‘War is coming to Britain’ by the end of the decade, Defence Secretary Ben Wallace says as he warns Russia’s ‘meat grinder’ Ukraine invasion could last another year
- Defence Secretary urges for better funding of British military ahead of budget
- Warns Putin is ‘not going to stop’ and the invasion may drag on another year
Defence Secretary Ben Wallace has warned ‘war is coming to Britain’ by the end of the decade and must invest in its military to prepare.
The former Scots Guard also stressed that Russia’s ‘meat grinder’ tactics could drag out the war in Ukraine for another year, with Putin ‘not going to stop’, on the eve of the anniversary of the invasion tomorrow.
As tensions mount between east and west, and Wallace seeks a boost to defence in the March budget, he told The Sun: ‘In order to deter, you have to be ready, you have to be equipped and you have to stand with your friends and your allies.’
While Britain continues to pledge material support to Ukraine, he urged that the nation must brace for conflict, hot or cold, and ‘be ready for whatever could happen’.
‘Freedom isn’t free,’ he said.
‘Britain’s message to Russia is we are not giving up and we are not going away.’
Britain’s Defence Secretary Ben Wallace speaks to the crew of an Ajax Ares Armoured Fighting Vehicle, on the training range at Bovington Camp, a British Army military base on Wednesday
A Ukrainian squad launches one of four rockets at a Russian infantry position from their BM-21 Grad 122mm multiple rocket launcher, in the southern Donbas region, Ukraine, on 20 February
In an interview with LBC, Mr Wallace added that he was ‘open’ to sending more British tanks to Kyiv and suggested Ukraine was likely to receive fighter jets from NATO member countries.
But he hinted it was eastern European members of the alliance, which have Soviet-era planes more like the ones the Ukrainian air force is used to, that were more likely to supply the jets than Britain.
READ MORE: 365 days of Putin’s bloodshed: As the anniversary of the Ukraine invasion nears, a comprehensive look at how the war unfolded, how close we are to WW3 and all the key aspects of the conflict
With the weather and ground conditions improving in Ukraine, the conflict is braced for a Russian spring offensive and subsequent counter by Kyiv’s military in the coming weeks and months.
Mr Putin’s original plan of taking the country in only a matter of days failed, with a vast amount of the current fighting centring around the battle for the east of Ukraine.
Mr Wallace, asked whether he could envisage the war between Ukraine and Russia going on for a further 12 months, told the radio station: ‘I think we will.
‘I think Russia has shown a complete disregard, not only for the lives of the people of Ukraine, but for its own soldiers.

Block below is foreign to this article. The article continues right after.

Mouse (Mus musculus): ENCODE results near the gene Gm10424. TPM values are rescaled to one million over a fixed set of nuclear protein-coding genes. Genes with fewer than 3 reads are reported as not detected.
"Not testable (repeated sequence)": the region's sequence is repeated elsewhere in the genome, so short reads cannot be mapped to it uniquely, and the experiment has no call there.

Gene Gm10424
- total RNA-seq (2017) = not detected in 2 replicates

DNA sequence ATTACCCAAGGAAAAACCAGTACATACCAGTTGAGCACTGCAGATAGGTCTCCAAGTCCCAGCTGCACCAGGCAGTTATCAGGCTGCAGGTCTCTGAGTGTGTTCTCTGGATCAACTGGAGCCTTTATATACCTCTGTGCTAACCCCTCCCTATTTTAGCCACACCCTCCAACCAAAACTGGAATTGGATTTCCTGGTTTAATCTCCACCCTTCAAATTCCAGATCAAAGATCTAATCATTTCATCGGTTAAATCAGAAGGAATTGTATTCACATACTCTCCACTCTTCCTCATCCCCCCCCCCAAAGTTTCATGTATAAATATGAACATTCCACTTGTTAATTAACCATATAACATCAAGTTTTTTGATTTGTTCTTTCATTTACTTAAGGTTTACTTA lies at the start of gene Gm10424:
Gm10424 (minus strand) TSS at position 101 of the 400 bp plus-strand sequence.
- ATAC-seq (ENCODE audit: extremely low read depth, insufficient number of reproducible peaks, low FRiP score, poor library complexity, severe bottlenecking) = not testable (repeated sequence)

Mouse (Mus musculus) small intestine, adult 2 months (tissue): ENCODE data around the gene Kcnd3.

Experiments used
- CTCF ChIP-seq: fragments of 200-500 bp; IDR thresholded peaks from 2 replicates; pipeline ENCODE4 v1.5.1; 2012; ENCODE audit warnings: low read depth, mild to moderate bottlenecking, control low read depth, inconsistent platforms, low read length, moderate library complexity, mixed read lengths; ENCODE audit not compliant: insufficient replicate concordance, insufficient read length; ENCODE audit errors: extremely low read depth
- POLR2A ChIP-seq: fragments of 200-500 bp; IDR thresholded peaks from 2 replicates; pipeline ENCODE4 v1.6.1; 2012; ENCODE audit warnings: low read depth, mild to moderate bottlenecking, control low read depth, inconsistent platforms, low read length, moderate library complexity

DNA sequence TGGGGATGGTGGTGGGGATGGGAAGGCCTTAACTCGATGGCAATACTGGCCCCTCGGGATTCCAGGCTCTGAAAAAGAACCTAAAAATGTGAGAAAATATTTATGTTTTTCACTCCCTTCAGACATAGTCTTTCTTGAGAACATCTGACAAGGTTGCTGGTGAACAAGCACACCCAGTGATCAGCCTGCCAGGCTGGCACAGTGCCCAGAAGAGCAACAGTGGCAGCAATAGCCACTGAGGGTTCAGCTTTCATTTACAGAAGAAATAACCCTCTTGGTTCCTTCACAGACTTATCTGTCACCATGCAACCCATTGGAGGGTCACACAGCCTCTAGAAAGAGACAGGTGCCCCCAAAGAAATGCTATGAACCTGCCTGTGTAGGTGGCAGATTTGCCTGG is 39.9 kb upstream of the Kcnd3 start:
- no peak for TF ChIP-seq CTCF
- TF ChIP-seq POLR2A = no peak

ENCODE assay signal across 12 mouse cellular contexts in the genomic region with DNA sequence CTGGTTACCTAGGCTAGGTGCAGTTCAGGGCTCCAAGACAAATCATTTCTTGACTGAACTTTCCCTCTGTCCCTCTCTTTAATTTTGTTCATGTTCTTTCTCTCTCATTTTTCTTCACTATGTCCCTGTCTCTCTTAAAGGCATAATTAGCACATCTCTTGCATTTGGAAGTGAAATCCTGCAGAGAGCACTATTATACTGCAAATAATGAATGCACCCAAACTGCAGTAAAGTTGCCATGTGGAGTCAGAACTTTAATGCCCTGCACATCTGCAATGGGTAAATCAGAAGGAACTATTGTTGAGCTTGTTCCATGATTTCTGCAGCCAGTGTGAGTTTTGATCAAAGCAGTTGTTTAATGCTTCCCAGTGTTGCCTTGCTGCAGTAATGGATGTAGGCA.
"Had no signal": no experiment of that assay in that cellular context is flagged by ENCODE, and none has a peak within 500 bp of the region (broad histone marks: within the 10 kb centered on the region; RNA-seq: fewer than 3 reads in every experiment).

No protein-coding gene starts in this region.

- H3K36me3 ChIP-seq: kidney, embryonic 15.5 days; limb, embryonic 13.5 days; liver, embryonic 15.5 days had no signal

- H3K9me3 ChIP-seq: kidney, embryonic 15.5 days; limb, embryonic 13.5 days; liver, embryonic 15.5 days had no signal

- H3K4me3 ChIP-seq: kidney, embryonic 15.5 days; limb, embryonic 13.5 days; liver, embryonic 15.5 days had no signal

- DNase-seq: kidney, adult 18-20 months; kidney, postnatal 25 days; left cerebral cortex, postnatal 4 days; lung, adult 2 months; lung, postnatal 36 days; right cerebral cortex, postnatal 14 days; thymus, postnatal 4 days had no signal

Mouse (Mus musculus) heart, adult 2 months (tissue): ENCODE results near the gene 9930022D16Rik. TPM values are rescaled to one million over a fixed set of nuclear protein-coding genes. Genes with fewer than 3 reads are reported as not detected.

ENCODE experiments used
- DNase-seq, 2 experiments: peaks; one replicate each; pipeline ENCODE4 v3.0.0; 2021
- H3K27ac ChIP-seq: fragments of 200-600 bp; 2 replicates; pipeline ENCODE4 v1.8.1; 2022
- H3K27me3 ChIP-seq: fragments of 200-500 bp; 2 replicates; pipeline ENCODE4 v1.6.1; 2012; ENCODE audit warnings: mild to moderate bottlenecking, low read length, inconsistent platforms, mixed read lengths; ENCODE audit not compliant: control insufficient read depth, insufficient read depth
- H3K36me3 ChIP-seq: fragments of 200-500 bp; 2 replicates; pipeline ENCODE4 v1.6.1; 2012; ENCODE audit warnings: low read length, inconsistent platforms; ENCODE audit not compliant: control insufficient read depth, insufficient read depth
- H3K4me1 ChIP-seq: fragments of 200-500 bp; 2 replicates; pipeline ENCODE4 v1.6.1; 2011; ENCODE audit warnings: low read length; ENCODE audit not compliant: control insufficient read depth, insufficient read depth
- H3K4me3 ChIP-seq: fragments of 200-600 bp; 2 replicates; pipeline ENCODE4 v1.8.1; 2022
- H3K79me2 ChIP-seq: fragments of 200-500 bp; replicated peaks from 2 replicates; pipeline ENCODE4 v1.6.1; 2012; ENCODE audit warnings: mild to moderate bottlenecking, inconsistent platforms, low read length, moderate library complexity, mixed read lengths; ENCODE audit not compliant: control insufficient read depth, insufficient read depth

‘We are sitting here 12 months in and 188,000, actually more now, Russian soldiers are dead or injured as a result of this catastrophic miscalculation and aggression by President Putin.
‘When someone has crossed the line and thinks it is OK to do that to your own people, running effectively a meat grinder for an army, I think he is not going to stop.’
He stressed that the battle in Ukraine was ‘not a NATO conflict’ but suggested he was not opposed to alliance member Poland sending MiG-29 aircraft to its neighbour.
‘We’re not going to see NATO [supply planes]. We’re going to see countries that are members of NATO potentially put in air force equipment or MiG-29,’ he said.
The MiG-29 is a Soviet-era fighter jet still in operation worldwide.
The UK has been a prominent supporter of Ukraine’s military efforts to push back the Kremlin’s troops, with Prime Minister Rishi Sunak announcing earlier this year that Britain would be the first country to supply tanks to its armed forces.
Mr Sunak announced that 14 Challenger 2 tanks would be supplied, with the war machines set to arrive in eastern Europe next month.
Ukrainian servicemen of the 3rd Separate Tank Iron Brigde take part in an exercise in the Kharkiv area on 23 February 2023, the day before the one year mark since the war began
Mr Wallace made the comments on sending more British tanks to Ukraine after spending Wednesday at Bovington Camp in Dorset to see Ukrainian troops being trained on the Challengers.
The Defence Secretary has been seen to be lobbying Chancellor Jeremy Hunt in recent weeks to increase Ministry of Defence spending in the face of Russia’s aggression and growing Chinese influence on the world stage.
Facing criticism, including from veterans’ minister Johnny Mercer, for his remarks about Britain’s armed forces being ‘hollowed out’, Mr Wallace said it was ‘not unheard of’ for a defence secretary to push for more money ahead of a Budget.
In the run-up to Mr Hunt’s fiscal announcement on March 15, the Conservative minister said he was ‘asking for relief from pressures that have occurred since the last settlements’, adding: ‘We’re not in a position where we want transformational money in the next few years.’
In September, Mr Wallace said that Britain’s defence spending would double, reaching over £100bn per year by 2030.
This was in response to a commitment by then-Prime Minister Liz Truss to raise spending to 3% of GDP.
Last week he acknowledged he was fighting to boost spending by £11bn in this year’s March budget.
A vigil, jointly co-ordinated by the US and Ukraine embassies in London, will be held in Trafalgar Square on Thursday evening between 6pm and 8pm to mark the first anniversary of Russia’s assault on Ukraine.
The latest Government figures show that as of February 20, 163,500 people had arrived in the UK under the Ukraine schemes.
Of these, 47,800 arrived via the Ukraine Family Scheme and 115,800 via the Ukraine Sponsorship Scheme.
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